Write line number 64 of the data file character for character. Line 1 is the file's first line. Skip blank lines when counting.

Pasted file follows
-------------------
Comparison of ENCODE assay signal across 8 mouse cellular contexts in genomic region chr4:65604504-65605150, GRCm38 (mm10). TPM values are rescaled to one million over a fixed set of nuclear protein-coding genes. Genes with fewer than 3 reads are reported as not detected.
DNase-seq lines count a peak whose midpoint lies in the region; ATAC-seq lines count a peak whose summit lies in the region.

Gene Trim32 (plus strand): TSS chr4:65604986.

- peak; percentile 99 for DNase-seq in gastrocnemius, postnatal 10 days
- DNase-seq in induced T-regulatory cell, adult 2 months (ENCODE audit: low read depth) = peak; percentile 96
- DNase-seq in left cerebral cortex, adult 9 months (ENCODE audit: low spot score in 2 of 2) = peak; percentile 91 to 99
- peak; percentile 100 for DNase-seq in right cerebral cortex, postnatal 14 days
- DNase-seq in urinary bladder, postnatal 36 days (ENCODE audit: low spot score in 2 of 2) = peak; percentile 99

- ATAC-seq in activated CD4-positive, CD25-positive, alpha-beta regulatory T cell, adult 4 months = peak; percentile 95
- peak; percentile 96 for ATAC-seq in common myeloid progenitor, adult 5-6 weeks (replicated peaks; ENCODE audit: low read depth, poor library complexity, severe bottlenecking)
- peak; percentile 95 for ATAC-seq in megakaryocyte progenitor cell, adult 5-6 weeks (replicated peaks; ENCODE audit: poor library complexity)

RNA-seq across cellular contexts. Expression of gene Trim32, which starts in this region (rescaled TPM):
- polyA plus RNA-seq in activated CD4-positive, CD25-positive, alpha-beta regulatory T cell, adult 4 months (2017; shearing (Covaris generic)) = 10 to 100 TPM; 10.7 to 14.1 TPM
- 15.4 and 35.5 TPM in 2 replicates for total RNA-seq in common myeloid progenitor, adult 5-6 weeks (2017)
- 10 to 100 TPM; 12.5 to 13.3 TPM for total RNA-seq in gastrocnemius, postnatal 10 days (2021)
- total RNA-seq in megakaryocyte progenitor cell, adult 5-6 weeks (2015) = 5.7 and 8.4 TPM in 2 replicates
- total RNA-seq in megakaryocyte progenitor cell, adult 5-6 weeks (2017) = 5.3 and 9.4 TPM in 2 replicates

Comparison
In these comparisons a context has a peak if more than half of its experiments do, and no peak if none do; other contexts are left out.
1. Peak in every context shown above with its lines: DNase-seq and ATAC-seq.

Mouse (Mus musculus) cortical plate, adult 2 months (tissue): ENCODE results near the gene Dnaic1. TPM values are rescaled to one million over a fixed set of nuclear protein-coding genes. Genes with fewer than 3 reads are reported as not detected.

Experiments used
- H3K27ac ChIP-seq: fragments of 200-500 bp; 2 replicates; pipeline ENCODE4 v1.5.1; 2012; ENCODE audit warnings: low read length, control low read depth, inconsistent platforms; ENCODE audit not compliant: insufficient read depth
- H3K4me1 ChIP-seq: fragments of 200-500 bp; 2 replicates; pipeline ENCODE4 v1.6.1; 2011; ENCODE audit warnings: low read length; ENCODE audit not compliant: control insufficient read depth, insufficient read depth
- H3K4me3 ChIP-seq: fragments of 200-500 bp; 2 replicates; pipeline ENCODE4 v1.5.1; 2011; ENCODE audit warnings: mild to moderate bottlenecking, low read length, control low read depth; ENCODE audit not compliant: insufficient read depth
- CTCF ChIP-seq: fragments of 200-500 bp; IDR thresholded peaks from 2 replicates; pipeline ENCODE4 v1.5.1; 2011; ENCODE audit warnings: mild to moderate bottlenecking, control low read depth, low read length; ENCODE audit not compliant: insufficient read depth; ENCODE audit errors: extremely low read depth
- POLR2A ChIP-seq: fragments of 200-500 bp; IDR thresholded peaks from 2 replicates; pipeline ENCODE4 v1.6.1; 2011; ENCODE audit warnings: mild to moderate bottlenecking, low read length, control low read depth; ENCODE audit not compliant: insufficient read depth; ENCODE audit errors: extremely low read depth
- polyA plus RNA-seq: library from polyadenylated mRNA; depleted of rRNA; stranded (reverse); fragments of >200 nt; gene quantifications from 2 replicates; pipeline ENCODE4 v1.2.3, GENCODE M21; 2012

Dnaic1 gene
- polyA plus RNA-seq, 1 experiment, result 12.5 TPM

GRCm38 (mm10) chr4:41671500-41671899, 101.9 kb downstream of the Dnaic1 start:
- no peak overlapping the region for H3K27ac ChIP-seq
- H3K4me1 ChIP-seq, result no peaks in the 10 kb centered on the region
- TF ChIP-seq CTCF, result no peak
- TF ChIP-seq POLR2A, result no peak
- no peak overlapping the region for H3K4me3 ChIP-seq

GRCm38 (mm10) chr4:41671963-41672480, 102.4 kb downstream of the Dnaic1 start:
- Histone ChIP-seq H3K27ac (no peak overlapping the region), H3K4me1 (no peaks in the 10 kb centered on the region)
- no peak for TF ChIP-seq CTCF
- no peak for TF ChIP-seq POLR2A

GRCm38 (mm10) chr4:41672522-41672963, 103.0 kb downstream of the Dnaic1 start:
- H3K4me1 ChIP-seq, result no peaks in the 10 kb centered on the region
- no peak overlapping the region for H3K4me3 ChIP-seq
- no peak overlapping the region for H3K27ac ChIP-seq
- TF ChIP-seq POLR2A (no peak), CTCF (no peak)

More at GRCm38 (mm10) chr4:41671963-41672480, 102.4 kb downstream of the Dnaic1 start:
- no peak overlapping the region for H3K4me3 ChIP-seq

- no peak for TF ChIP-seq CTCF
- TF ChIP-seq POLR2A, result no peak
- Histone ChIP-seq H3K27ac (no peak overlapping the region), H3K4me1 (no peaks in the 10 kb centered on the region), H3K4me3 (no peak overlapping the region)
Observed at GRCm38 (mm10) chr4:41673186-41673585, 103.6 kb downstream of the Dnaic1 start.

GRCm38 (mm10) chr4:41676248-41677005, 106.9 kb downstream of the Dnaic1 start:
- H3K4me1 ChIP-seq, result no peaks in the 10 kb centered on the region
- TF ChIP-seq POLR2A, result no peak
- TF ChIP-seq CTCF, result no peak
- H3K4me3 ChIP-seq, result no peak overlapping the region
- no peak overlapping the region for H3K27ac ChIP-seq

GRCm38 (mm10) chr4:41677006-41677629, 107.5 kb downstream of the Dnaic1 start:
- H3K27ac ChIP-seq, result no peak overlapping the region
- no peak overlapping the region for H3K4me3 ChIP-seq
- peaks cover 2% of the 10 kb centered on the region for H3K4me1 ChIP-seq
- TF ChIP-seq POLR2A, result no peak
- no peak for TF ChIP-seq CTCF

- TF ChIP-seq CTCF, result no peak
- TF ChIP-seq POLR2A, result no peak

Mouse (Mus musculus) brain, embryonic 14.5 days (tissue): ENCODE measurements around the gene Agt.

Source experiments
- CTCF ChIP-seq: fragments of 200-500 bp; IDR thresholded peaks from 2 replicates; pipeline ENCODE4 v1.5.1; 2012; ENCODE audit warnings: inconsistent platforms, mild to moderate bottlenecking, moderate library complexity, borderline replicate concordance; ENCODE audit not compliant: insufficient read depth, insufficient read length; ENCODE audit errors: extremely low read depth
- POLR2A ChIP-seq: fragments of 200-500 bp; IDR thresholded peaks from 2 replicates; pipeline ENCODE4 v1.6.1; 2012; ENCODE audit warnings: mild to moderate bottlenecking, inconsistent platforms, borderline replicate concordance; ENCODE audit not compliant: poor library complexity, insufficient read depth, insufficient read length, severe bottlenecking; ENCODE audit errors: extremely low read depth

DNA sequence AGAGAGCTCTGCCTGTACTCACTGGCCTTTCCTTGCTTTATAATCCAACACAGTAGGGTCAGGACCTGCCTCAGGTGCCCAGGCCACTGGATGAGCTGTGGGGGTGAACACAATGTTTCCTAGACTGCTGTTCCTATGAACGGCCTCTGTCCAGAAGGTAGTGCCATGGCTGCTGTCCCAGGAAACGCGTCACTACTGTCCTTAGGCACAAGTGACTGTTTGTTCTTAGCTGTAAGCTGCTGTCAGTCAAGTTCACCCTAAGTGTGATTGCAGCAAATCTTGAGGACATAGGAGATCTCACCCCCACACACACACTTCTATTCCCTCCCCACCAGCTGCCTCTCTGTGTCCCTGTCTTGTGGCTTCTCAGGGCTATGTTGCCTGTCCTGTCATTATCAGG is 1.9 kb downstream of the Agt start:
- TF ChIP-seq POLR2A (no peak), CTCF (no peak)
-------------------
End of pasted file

- TF ChIP-seq CTCF, result no peak